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Capital market integration, currency crises, and exchange rate regimes 1990-2002

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  • Ephraim Clark

    (ESC-Lille and Middlesex University, UK)

  • Amel Zenaidi

    (Institut des Hautes Etudes Commerciales, Université du 7 novembre � Carthage, Tunisia)

  • Monia Gharbi Trabelsi

    (Institut des Hautes Etudes Commerciales, Université du 7 novembre � Carthage, Tunisia)

Abstract

The international capital market integration and currency crises of the last decade have renewed the debate on optimal exchange rate regimes. Research is mixed regarding what their effect has been on the system of exchange rate regimes and the anchor currencies at the centre of the system. The debate is complicated by growing empirical evidence that the de jure regimes announced by governments often differ from the de facto regimes that are actually applied. In this paper we divide the period 1990-2002 according to the major crises and use the generalized method of moments to identify the individual de facto regimes and relevant anchor currencies for each sub-period. We find that although intermediate regimes as a percentage of the overall database remained stable over the three periods, the type of peg and anchor currencies varied considerably. Pegs on a single currency fell from 62% of the sample in the first period to 49% in the second period, then rose to 66% in the third period. Basket pegs rose from 33% in the first period to 51% in the second period and back to 34% in the third period. Independent floats disappeared after the first period. When we group countries according to their access to capital markets, we find that all nine of the developed countries in the sample followed some type of intermediate regime for all three periods. We also find a trend towards hard pegs in the group of countries that has managed to increase its integration in the international capital markets. Our results also suggest that the US dollar remains the main anchor currency in the international financial system, even after the major currency crises and the rise of the euro. Copyright © 2007 John Wiley & Sons, Ltd.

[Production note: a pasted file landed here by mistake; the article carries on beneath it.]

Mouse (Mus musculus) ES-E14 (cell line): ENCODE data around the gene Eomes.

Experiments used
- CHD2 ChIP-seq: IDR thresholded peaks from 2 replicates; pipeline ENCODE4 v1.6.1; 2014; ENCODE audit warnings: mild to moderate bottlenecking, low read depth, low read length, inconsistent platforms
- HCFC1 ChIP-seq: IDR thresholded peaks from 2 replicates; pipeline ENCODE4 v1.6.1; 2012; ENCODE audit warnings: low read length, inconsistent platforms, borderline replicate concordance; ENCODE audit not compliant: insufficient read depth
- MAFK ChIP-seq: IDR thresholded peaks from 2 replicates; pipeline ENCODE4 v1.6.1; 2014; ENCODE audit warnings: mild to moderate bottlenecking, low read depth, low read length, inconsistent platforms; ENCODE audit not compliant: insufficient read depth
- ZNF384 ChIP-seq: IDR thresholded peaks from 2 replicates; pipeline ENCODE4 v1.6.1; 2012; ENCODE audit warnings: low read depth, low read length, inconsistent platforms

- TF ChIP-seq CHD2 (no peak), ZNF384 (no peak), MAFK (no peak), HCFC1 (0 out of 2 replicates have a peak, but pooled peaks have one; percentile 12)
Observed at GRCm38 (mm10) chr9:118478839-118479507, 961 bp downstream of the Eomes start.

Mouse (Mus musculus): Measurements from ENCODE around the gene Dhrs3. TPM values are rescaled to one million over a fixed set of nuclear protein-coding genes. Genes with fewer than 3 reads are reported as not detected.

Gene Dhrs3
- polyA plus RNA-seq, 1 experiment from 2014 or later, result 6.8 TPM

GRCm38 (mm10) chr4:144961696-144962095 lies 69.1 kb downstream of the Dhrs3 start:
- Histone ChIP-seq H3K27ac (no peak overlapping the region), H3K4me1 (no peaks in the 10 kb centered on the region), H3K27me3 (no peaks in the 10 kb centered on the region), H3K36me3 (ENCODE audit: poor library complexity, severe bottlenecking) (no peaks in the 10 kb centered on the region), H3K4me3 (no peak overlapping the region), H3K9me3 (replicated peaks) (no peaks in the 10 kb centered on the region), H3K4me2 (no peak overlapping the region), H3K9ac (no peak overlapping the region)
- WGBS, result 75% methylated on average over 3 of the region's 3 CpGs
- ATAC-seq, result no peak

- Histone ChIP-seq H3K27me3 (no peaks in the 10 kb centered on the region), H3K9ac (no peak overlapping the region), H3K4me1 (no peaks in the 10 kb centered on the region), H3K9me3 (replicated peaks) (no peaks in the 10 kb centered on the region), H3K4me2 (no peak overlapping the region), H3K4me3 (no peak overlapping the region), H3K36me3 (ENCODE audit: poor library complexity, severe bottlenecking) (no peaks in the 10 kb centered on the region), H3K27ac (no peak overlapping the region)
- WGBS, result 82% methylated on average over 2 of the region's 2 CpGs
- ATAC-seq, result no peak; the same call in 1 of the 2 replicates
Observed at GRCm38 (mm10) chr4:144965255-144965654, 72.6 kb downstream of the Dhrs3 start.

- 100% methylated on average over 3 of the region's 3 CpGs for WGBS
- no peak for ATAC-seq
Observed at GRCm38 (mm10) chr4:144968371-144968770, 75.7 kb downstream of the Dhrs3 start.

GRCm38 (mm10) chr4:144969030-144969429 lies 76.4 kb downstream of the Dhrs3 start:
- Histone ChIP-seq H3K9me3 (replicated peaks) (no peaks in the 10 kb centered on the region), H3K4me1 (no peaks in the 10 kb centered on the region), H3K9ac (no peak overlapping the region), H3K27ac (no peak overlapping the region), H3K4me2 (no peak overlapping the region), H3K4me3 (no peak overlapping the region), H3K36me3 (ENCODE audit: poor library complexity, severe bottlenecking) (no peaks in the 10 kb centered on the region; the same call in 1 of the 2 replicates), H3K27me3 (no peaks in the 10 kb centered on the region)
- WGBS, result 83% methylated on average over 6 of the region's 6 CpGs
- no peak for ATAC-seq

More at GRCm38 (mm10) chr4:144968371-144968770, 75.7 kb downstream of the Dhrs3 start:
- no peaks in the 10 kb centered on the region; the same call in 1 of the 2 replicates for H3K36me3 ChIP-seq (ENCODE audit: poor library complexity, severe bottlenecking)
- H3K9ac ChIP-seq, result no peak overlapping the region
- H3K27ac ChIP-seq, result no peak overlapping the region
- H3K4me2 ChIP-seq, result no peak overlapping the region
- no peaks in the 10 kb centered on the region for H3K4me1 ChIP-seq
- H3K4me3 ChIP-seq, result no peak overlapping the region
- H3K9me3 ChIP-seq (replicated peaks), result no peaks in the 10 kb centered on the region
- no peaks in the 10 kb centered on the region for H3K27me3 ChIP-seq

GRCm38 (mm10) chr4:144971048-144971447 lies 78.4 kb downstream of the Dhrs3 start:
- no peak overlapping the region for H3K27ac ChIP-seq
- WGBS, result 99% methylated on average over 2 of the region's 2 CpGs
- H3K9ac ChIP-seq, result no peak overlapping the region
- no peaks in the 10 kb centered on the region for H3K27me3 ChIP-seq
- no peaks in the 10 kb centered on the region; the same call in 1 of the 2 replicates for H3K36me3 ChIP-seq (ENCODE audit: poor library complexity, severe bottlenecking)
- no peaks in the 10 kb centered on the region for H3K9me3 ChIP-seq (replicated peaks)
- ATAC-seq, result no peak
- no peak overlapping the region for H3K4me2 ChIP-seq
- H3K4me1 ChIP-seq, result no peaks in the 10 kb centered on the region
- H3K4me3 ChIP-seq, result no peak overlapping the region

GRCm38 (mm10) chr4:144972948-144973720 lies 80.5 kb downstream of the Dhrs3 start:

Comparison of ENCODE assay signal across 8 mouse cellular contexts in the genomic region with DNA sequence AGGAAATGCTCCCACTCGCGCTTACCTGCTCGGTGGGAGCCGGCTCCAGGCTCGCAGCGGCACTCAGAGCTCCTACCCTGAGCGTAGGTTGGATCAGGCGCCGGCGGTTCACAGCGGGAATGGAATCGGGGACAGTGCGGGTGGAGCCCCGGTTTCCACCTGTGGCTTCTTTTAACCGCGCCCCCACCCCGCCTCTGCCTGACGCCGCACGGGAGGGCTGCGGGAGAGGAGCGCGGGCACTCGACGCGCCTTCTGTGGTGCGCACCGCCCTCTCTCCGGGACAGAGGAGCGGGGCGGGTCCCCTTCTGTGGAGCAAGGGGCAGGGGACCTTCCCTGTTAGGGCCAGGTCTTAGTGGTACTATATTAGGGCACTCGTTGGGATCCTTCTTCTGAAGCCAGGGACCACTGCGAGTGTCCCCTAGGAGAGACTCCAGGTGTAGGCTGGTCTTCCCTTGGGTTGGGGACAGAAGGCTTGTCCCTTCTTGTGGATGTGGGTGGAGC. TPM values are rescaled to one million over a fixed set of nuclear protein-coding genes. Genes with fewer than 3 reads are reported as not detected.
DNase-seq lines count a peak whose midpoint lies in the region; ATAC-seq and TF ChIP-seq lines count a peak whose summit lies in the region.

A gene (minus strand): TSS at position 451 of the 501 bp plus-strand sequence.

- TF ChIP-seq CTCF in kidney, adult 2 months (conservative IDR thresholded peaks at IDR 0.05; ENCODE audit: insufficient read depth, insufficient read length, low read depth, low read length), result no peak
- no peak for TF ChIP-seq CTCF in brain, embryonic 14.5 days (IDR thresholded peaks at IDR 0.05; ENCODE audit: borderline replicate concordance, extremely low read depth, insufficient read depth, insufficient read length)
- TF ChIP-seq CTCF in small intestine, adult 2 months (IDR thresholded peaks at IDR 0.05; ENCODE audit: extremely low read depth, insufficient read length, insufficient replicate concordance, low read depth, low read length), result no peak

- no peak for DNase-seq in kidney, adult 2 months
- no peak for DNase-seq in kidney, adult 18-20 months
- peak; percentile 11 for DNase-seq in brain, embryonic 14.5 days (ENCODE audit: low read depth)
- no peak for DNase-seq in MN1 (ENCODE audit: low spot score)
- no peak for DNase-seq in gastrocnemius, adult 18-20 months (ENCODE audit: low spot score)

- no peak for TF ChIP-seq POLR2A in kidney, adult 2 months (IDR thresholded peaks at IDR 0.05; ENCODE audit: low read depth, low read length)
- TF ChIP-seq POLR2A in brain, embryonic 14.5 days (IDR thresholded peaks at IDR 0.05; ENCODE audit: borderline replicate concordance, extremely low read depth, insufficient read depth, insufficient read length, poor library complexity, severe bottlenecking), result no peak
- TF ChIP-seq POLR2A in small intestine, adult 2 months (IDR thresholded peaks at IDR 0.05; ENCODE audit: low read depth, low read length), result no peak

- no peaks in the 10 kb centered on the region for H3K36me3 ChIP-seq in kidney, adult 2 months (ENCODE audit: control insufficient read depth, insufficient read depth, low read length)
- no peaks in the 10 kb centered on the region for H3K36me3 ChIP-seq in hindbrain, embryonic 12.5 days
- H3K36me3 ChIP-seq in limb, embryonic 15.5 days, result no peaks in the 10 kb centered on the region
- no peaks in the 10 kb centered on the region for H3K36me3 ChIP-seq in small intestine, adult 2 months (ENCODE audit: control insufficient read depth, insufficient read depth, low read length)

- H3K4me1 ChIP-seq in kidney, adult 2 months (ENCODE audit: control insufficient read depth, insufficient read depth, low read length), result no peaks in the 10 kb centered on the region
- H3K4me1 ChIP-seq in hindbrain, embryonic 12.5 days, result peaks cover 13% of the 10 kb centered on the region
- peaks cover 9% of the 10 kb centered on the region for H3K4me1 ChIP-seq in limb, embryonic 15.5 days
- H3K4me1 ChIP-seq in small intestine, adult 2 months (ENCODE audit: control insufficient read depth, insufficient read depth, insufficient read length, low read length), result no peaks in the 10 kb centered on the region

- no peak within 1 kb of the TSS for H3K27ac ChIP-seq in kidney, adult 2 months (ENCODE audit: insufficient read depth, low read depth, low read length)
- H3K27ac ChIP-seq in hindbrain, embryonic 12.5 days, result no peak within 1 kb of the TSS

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Bibliographic Info

Article provided by John Wiley & Sons, Ltd. in its journal International Journal of Finance & Economics.

Volume (Year): 13 (2008)
Issue (Month): 3 ()
Pages: 280-306

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Handle: RePEc:ijf:ijfiec:v:13:y:2008:i:3:p:280-306

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  1. Guillermo A. Calvo & Carmen M. Reinhart, 2000. "Fear of Floating," NBER Working Papers 7993, National Bureau of Economic Research, Inc.
  2. Alberto Alesina & Alexander Wagner, 2003. "Choosing (And Reneging On) Exchange Rate Regimes," Harvard Institute of Economic Research Working Papers 2008, Harvard - Institute of Economic Research.
  3. Jay C. Shambaugh, 2004. "The Effect of Fixed Exchange Rates on Monetary Policy," The Quarterly Journal of Economics, MIT Press, vol. 119(1), pages 300-351, February.
  4. Ricardo Hausmann & Ugo Panizza & Ernesto H. Stein, 2000. "Why Do Countries Float the Way They Float?," IDB Publications 6467, Inter-American Development Bank.
  5. Serven, Luis & Frankel, Jeffrey & Fajnzylber, Eduardo & Schmukler, Sergio, 2000. "Verifying exchange rate regimes," Policy Research Working Paper Series 2397, The World Bank.
  6. Reinhart, Carmen & Rogoff, Kenneth, 2004. "The modern history of exchange rate arrangements: A reinterpretation," MPRA Paper 14070, University Library of Munich, Germany.
  7. Eduardo Levy-Yeyati & Federico Sturzenegger & Iliana Reggio, 2009. "On the endogeneity of exchange rate regimes," Economics Working Papers we098374, Universidad Carlos III, Departamento de Economía.
  8. Paul R. Masson, 2000. "Exchange Rate Regime Transitions," IMF Working Papers 00/134, International Monetary Fund.
  9. Stanley Fischer, 2001. "Exchange Rate Regimes: Is the Bipolar View Correct?," Journal of Economic Perspectives, American Economic Association, vol. 15(2), pages 3-24, Spring.
  10. Hansen, Lars Peter, 1982. "Large Sample Properties of Generalized Method of Moments Estimators," Econometrica, Econometric Society, vol. 50(4), pages 1029-54, July.
  11. Jeffrey A. Frankel, 1999. "No Single Currency Regime is Right for All Countries or At All Times," NBER Working Papers 7338, National Bureau of Economic Research, Inc.
  12. Lawrence H. Summers, 2000. "International Financial Crises: Causes, Prevention, and Cures," American Economic Review, American Economic Association, vol. 90(2), pages 1-16, May.
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